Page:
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Let $p$ be a prime number, and let $\mathbf{Q}_p$ be the field of $p$-adic numbers together with its topology derived from the $p$-adic valuation. Can someone give me an example (together with an argument) of a subspace of $\mathbf{Q}_p$ which is not locally compact? Thank you in advance.

P.S. My motivation arises from the fact that given the field of real numbers $\mathbb{R}$ together with its euclidean topology, the subspace of rational numbers $\mathbb{Q}$ is not locally compact. Maybe the same happens if we complete $\mathbb{Q}$ with respect to the metric arising from the $p-$adic valuation?

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    $\begingroup$ Any open or closed subset is going to inherit $\mathbf Q_p$'s local compactness $\endgroup$
    – D_S
    Nov 10, 2020 at 17:02

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A subspace $A\subseteq X$ of a locally compact Hausdorff space $X$ is locally compact if and only if it is locally closed. That is if and only if $A$ is open in its closure $\overline A$.

Since $\mathbb{Q}_p$ is Hausdorff and locally compact the statement applies. The subspace $\mathbb{Q}$ is dense in $\mathbb{Q}_p$, but not open. Hence it cannot be locally compact in the subspace topology.

Note that the same arguement shows that $\mathbb{Q}$ is not locally compact in the subspace topology inherited from $\mathbb{R}$.

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The metric space $\Bbb{Z}$ (with the $p$-adic metric) is covered by the collection of open sets $$U_n = n+p^{|n|+3} \Bbb{Z},n\in\Bbb{Z}$$ but no finite subcollection $$\bigcup_{n=-N}^N U_n$$ covers it, because $U_n$ covers $p^{N-|n|}$ residue classes modulo $p^{N+3}$, so $\bigcup_{n=-N}^N U_n$ covers at most $\sum_{n=-N}^N p^{N-|n|}$ residue classes modulo $p^{N+3}$, ie. not them all.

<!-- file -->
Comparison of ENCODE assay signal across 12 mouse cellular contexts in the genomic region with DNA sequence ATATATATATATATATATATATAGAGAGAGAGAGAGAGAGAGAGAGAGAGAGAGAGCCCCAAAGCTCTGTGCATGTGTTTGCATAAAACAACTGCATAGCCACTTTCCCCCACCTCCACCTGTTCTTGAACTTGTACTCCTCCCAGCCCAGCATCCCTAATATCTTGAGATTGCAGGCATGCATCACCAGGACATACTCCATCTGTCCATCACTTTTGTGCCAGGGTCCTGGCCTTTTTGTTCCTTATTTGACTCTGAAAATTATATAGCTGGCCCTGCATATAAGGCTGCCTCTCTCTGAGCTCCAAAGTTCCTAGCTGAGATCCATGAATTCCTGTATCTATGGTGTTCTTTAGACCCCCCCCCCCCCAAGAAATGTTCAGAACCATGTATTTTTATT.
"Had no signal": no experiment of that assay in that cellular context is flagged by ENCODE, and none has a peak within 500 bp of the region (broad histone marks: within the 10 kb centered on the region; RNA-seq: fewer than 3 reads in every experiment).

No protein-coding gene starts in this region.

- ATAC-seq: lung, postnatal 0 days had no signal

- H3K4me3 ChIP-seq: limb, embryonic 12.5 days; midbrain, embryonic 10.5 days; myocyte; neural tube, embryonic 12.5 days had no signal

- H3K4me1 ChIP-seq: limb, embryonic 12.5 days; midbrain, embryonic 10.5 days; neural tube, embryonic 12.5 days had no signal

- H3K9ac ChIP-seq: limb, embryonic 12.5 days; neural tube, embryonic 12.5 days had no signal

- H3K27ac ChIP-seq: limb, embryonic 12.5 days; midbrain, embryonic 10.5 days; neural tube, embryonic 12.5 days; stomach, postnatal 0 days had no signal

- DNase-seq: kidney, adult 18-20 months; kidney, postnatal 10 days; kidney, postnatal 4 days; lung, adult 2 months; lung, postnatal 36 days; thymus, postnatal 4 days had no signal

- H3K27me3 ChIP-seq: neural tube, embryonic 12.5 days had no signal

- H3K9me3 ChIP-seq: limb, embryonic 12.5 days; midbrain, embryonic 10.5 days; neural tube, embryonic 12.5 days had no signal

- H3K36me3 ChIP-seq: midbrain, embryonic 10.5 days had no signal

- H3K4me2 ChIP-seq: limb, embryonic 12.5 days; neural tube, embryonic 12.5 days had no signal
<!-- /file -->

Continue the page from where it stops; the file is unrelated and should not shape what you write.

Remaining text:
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  • $\begingroup$ Can you please explain the line $\text{$U_n$ covers $p^{N-|n|}$ residue classes modulo $p^{N+3}$ }$ ? $\endgroup$
    – MAS
    Nov 10, 2020 at 18:12
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    $\begingroup$ $a\in U_n$ iff $a\equiv n+p^{|n|+3} b\bmod p^{N+3}$ for some $b$. There are $p^{N-|n|}$ possible values for $b$. $\endgroup$
    – reuns
    Nov 10, 2020 at 18:29
  • $\begingroup$ Is $|n|$ a absolute norm or $p$-adic norm ? I think both will work here $\endgroup$
    – MAS
    Nov 11, 2020 at 13:44
  • $\begingroup$ Euclidean norm, I'm just saying that for $s \ge r$, $a+p^r \Bbb{Z}=\bigcup_{b=0}^{p^{s-r}-1} (a+p^r b+p^s\Bbb{Z})$ $\endgroup$
    – reuns
    Nov 11, 2020 at 13:49
  • $\begingroup$ ok, thank you very much $\endgroup$
    – MAS
    Nov 11, 2020 at 14:26

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